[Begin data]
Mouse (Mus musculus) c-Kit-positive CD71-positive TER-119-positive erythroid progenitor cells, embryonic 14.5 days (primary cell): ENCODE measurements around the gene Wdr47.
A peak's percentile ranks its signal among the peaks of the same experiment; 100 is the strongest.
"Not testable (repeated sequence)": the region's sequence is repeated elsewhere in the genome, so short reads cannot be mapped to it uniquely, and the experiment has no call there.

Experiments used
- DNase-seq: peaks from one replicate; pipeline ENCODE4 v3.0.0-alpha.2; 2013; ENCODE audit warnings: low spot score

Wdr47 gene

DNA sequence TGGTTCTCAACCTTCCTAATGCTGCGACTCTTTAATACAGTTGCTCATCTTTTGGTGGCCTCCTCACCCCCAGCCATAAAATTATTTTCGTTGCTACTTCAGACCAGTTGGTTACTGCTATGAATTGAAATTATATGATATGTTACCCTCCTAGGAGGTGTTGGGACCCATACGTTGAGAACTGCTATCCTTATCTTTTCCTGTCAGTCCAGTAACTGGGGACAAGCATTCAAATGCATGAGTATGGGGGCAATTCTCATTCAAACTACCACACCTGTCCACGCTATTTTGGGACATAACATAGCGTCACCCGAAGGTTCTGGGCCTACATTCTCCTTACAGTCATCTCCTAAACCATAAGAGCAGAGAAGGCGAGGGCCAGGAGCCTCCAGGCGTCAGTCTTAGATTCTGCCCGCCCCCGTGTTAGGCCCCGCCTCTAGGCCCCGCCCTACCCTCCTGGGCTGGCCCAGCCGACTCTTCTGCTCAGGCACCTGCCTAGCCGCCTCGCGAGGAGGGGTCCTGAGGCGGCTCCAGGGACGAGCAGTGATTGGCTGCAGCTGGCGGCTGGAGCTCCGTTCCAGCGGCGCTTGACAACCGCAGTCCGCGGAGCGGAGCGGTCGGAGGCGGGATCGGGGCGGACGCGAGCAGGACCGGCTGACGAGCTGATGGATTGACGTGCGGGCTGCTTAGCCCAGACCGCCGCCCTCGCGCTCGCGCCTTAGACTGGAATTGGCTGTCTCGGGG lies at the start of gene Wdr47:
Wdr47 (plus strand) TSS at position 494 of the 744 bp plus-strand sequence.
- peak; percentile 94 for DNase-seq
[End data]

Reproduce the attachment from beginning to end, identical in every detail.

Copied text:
Mouse (Mus musculus) c-Kit-positive CD71-positive TER-119-positive erythroid progenitor cells, embryonic 14.5 days (primary cell): ENCODE measurements around the gene Wdr47.
A peak's percentile ranks its signal among the peaks of the same experiment; 100 is the strongest.
"Not testable (repeated sequence)": the region's sequence is repeated elsewhere in the genome, so short reads cannot be mapped to it uniquely, and the experiment has no call there.

Experiments used
- DNase-seq: peaks from one replicate; pipeline ENCODE4 v3.0.0-alpha.2; 2013; ENCODE audit warnings: low spot score

Wdr47 gene

DNA sequence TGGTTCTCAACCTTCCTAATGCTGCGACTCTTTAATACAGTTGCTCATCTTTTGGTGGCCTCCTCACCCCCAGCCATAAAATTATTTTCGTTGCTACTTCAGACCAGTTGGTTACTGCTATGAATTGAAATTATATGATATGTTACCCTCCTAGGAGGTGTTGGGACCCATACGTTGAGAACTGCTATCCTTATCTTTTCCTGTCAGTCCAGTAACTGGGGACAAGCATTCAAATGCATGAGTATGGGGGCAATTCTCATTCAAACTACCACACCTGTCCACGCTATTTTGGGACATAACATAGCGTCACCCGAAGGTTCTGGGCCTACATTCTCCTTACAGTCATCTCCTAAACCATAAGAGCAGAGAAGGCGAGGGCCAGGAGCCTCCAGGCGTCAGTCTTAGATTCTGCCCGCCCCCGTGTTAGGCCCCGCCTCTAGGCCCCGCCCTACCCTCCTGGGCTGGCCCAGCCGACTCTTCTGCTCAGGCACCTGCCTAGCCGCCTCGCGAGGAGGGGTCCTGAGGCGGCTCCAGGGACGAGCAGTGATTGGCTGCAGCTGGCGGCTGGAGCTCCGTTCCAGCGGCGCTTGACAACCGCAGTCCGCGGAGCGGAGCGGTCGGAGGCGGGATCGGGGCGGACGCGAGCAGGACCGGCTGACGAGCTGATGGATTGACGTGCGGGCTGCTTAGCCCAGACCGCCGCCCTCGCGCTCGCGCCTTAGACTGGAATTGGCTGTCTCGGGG lies at the start of gene Wdr47:
Wdr47 (plus strand) TSS at position 494 of the 744 bp plus-strand sequence.
- peak; percentile 94 for DNase-seq